Use >1 day prior to surgery or use beyond 14 days postoperatively may precipitate or exacerbate adverse corneal effects.1

No substantial effect on intraocular pressure reported; however, changes in intraocular pressure may occur following cataract surgery.1

Specific Populations

Pregnancy

Category C.1

Avoid use in late pregnancy because of known effects on fetal cardiovascular system (possible closure of the ductus arteriosus).1

Lactation

Distributed into milk in rats following oral administration of a single 3 mg/kg-dose;1 9 not known whether distributed into human milk following ophthalmic administration.1 Use with caution.1

Pediatric Use

Safety and efficacy not established in children <10 years of age.1

Geriatric Use

No substantial differences in safety and efficacy relative to younger adults.1

Common Adverse Effects

Capsular opacity, decreased visual acuity, ocular foreign body sensation, increased intraocular pressure, ocular sticky sensation, conjunctival edema, corneal edema, dry eye, lid margin crusting, ocular discomfort, ocular hyperemia, ocular pain, ocular pruritus, photophobia, tearing, vitreous detachment, headache, hypertension, nausea, vomiting, sinusitis.1

Interactions for Nevanac

Does not inhibit CYP isoenzymes 1A2, 2C9, 2C19, 2D6, 2E1, or 3A4 in vitro.1

Drugs Metabolized by Hepatic Microsomal Enzymes

Pharmacokinetic interactions with drugs metabolized by CYP isoenzymes 1A2, 2C9, 2C19, 2D6, 2E1, or 3A4 unlikely.1

Protein-bound Drugs

Pharmacokinetic interaction unlikely.1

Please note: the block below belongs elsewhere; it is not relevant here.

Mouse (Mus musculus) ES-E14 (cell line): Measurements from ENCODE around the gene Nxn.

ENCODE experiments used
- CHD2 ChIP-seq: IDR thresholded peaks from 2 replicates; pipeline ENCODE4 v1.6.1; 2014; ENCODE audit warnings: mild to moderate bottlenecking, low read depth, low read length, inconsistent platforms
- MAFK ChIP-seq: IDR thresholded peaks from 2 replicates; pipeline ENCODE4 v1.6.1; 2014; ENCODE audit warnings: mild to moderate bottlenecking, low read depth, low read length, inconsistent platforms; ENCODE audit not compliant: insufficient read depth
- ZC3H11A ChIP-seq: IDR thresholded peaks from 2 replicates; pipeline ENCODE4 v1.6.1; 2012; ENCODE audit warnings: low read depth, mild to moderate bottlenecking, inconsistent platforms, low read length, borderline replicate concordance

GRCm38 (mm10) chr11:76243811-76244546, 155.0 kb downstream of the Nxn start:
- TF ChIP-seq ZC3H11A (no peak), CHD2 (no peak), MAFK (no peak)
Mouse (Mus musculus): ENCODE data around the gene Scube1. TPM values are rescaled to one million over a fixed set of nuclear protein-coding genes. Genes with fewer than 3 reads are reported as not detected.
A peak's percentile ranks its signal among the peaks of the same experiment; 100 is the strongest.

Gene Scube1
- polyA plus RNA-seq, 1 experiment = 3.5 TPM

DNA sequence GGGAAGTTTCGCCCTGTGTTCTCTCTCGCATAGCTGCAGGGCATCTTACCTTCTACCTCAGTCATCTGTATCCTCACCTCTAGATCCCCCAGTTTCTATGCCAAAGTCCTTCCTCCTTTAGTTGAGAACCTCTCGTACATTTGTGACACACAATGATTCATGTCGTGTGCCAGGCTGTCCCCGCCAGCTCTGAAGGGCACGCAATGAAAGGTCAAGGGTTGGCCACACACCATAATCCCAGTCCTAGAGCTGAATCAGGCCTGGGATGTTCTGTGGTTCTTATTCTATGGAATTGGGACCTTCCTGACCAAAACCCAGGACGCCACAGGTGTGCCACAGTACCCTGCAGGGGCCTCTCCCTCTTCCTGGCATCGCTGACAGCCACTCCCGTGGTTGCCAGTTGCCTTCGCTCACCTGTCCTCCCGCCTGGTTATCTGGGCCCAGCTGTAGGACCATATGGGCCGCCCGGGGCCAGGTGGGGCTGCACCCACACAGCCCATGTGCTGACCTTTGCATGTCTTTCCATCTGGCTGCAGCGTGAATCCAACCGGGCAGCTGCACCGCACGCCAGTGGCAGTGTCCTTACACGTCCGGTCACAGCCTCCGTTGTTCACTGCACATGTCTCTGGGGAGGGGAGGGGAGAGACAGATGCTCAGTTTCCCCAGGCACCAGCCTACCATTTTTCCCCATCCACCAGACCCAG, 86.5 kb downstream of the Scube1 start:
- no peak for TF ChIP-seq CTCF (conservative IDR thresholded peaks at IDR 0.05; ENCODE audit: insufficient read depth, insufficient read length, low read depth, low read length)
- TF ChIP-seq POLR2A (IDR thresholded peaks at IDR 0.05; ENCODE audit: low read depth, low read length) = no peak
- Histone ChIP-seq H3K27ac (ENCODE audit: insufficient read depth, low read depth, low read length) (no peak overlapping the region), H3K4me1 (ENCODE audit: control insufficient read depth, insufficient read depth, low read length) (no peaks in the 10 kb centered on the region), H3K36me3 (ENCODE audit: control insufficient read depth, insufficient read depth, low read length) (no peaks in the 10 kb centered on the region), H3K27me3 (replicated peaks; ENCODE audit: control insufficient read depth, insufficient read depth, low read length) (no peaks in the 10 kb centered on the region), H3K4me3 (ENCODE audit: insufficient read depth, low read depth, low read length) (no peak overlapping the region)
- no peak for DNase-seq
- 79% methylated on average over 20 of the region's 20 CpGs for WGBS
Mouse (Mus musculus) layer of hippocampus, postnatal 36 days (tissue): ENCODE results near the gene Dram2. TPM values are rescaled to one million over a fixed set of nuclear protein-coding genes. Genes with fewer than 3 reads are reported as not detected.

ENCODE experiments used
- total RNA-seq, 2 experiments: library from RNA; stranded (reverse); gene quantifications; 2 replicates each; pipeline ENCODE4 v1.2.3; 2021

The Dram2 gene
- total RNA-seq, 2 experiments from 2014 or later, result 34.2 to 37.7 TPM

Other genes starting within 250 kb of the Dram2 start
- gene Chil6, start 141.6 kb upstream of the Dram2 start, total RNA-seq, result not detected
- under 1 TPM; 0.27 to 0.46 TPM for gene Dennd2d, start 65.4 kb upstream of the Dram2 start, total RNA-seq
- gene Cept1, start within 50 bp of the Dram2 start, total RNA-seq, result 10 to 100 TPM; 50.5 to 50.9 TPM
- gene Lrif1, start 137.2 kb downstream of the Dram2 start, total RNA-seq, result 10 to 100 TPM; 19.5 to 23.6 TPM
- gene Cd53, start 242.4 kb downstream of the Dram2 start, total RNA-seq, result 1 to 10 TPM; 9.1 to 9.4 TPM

Specific Drugs

Drug

Interaction

Corticosteroids, topical

Increased potential for wound-healing complications1

Nevanac Pharmacokinetics

Absorption

Bioavailability

Prodrug; penetrates the cornea following topical application to the eye and converted by ocular tissue hydrolases to amfenac.1

Following 3 times daily bilateral topical ophthalmic application, low, but quantifiable, plasma concentrations of nepafenac and amfenac observed 2 and 3 hours postdose, respectively.1

Distribution

Extent

Distributed into milk in rats following oral administration of a single 3 mg/kg-dose;1 9 not known whether distributed into human milk following ophthalmic administration.1

Elimination

Metabolism

Converted by ocular tissue hydrolases to amfenac.1 (See Bioavailability under Pharmacokinetics.)

Stability

Storage

Ophthalmic

Suspension

2–25°C.1

Actions

  • Prodrug of amfenac, a prototypical NSAIA.1 2 3 4 5 6 7 8

  • Amfenac inhibits the synthesis of prostaglandins by inhibiting cyclooxygenase (COX), including both COX-1 and COX-2 isoenzymes.1 2 3 6 8

  • Ocular effects appear to be associated principally with the inhibition of ocular prostaglandin synthesis.1 2 7

Advice to Patients

  • Risk of ocular bleeding.1 Risk of anaphylactoid and other sensitivity reactions.1

  • Importance of learning and adhering to proper administration techniques to avoid contamination of the ophthalmic suspension with common bacteria that can cause ocular infections.9

  • Importance of removing contact lenses before administration.1 Importance of shaking suspension before administration.1

  • Importance of administering different topical ophthalmic preparations 10 minutes apart from nepafenac administration.9